The Battle of Agrador was over. The demonic troops of Baldrick the Black had cut through the army of King Alaric, sending the royal forces fleeing for their lives.
The barbarian warrior Jalkar wandered across the battlefield, the lone living soul among the dead that lay there unburied and unmourned. A light dusting of snow covered the ground, intermingled with splatters of blood.
The icy wind blew through the gaps in his armour and cut Jalkar to the bone. He wrapped his cloak tighter around his body, but it did not help much.
This morning, Jalkar had been a mercenary in the service of King Alaric of Lysias. Now the king was dead, his army scattered, and Jalkar was out of work. So he headed for the camp of the mercenaries, hoping for a jug of ale, a bowl of hot stew, a warming fire and a few hours of rest and sleep. The simple pleasures of a soldier on the field of battle where every day might be his last.
At first, Jalkar almost missed the sound over the howling wind. Then he dismissed it as his mind playing tricks on him, born out of the instinctive uneasiness that came from walking across a field where there was none but the dead.
Then Jalkar heard the sound again, and again, until even he could no longer ignore it. A pitiful wailing echoed across the battlefield.
Jalkar followed the sound, expecting to find a wounded but still-living warrior among the piles of the dead. Should he locate the wounded man, he would do his best to save him, if he could. Should the wounded man be beyond saving, Jalkar would grant him a swift and merciful death regardless of which side he’d fought on. This was the way of the warrior.
Alas, all the bodies he passed were clearly dead, their eyes already frosting over. Yet Jalkar still heard the wailing, ever more pitiful and desperate.
“Where are you?” he called out. “Answer me and I shall help you.”
But there was no answer. The dead remained silent. Only the wails could be heard, growing weaker as life and strength faded from whoever was the source of those pitiful cries.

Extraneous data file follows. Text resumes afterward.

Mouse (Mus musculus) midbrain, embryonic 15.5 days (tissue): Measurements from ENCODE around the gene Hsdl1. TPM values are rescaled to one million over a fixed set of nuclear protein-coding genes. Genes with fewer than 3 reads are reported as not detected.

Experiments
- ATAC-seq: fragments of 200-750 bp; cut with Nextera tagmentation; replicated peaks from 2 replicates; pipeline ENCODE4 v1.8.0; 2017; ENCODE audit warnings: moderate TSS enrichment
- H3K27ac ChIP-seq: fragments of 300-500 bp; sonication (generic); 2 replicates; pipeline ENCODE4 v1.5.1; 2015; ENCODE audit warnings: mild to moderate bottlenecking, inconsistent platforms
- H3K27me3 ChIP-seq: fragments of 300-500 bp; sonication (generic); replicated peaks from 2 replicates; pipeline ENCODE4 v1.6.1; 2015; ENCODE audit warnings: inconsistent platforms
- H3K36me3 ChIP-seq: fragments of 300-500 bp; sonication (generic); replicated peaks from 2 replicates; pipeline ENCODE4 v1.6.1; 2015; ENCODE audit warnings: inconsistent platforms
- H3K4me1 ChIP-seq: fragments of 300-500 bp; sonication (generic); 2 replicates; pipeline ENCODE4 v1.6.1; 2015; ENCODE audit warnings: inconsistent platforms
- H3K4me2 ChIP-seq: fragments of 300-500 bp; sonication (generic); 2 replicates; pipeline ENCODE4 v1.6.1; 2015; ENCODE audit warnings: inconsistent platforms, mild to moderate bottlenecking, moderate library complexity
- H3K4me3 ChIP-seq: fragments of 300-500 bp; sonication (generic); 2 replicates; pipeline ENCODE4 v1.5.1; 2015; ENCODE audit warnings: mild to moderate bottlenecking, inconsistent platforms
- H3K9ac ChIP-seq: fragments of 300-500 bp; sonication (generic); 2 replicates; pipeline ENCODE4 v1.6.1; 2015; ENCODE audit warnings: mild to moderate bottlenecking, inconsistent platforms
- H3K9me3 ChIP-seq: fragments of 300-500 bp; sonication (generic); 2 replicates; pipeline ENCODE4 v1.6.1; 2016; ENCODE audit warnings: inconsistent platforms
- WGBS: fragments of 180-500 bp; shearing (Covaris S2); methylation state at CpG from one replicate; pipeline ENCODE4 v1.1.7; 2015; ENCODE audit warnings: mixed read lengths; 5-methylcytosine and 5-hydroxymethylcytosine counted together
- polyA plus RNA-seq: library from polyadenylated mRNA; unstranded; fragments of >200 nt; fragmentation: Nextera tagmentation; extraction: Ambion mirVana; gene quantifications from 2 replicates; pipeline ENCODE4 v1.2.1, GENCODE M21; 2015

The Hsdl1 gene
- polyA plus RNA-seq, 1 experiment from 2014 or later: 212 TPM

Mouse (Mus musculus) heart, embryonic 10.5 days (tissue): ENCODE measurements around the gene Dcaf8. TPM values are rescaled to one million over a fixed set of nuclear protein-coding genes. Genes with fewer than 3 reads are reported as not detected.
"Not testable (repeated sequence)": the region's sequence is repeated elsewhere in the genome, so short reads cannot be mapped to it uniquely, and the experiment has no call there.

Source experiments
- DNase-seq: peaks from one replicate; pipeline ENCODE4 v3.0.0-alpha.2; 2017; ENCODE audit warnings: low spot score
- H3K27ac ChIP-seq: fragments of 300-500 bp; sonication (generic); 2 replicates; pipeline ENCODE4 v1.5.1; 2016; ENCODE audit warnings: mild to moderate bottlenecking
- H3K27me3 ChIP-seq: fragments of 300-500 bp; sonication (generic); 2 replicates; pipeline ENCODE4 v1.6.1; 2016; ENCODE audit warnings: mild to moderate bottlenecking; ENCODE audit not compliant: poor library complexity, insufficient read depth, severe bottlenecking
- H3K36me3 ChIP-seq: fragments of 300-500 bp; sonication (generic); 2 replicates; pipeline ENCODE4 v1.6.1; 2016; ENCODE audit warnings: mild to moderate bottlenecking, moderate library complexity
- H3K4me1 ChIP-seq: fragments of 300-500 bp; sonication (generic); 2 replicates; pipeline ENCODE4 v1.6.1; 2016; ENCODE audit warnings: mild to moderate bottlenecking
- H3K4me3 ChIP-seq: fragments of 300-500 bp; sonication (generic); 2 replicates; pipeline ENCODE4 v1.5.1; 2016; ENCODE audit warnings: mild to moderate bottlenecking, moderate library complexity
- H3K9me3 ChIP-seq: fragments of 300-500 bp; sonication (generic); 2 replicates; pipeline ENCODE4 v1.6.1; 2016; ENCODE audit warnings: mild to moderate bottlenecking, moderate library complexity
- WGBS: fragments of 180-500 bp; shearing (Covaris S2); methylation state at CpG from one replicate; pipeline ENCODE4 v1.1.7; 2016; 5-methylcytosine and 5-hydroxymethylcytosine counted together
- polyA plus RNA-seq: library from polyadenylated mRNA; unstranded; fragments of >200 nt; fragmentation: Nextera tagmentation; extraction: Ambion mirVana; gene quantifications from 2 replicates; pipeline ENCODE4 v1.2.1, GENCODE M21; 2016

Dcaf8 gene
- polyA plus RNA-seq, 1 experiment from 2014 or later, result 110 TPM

Jalkar was just about to give up the search and continue on his way to the mercenary camp when he heard the wailing again, very close by. He looked around for the source of the sound and spotted a knight, lying face down in the snow. Jalkar could not tell whether the man was one of the Black or one of King Alaric’s men, for his armour bore no insignia.
But no matter on whose side he had fought during the battle, now the knight was merely a man in need of aid. And so Jalkar dropped to his knees and turned over the body. The strange knight was a big man and in full armour, so he was heavy. But in the end Jalkar managed to roll him onto his back, only to find himself looking into empty eyes, already frosted over with death.
But Jalkar barely paid any attention to the dead knight, for there, shielded by the man’s armoured body, was the greatest miracle Jalkar had seen on that fateful day, a day which had already seen the Army of Black sweep through twenty thousand of King Alaric’s men as if they were paper soldiers. For there in the snow, underneath the body of the dead knight, lay a wailing baby.
It was a little girl, only a few hours old, tufts of red hair still matted with the fluids of birth. She was pale, her skin already turning blue with the cold, and her cries were weak. Yet by some miracle, she was alive.
Jalkar grabbed the nearest piece of cloth, which happened to be the banner of the Order of the Crimson Seal, and wrapped the baby in the tattered banner to keep her warm. He doubted the Knights of the Crimson Seal would mind, considering they were all dead, slaughtered to a man.
Jalkar clutched the baby close to his chest and folded his woollen cloak over her.
“Have no fear, little one,” he whispered. “You’re safe now. I shall protect you.”
The baby cooed, almost as if she understood.
She needed warmth… and milk. Both could be found in the mercenary camp, so Jalkar hastened back there, his precious burden clutched close to his chest.
Barely an hour later, Jalkar was sitting by a fire in the mercenary camp, the baby in his arms, suckling contently from a skin filled with fresh cow’s milk. She looked healthier now, her little cheeks turning rosy.
“What are you going to do with it?” asked Skuffcor, a one-eyed warrior from the frozen north.
Jalkar did not even look up, so entranced was he by the little girl in his arms. He held out a finger and the baby’s tiny hand curled around it, almost as if she were making a pact with him.
“Raise her and protect her, as if she were my own,” he said. “She is my daughter now.”
“You can’t keep it,” Skuffcor grunted. “You’re a mercenary. What do you know of babies?”
“I know that they need milk and warmth and love and…” A distinctive smell reached Jalkar’s nostrils. “…That sometimes they need their swaddling clothes changed.”
Skuffcor emitted a bout of raucous laughter and slapped Jalkar on the back.
“Some nursemaid you’ll make.” A curious gleam entered Skuffcor’s lone remaining eye. “What are you going to call it?”
“Anora,” Jalkar said softly, and smiled down at the child who was his daughter now. “After my sister who succumbed to the fever three winters ago.”
And this is how Jalkar became guardian to the Lady Anora, who would grow up to become both the most terrible danger and the greatest hope the land had ever seen.
— Cora Buhlert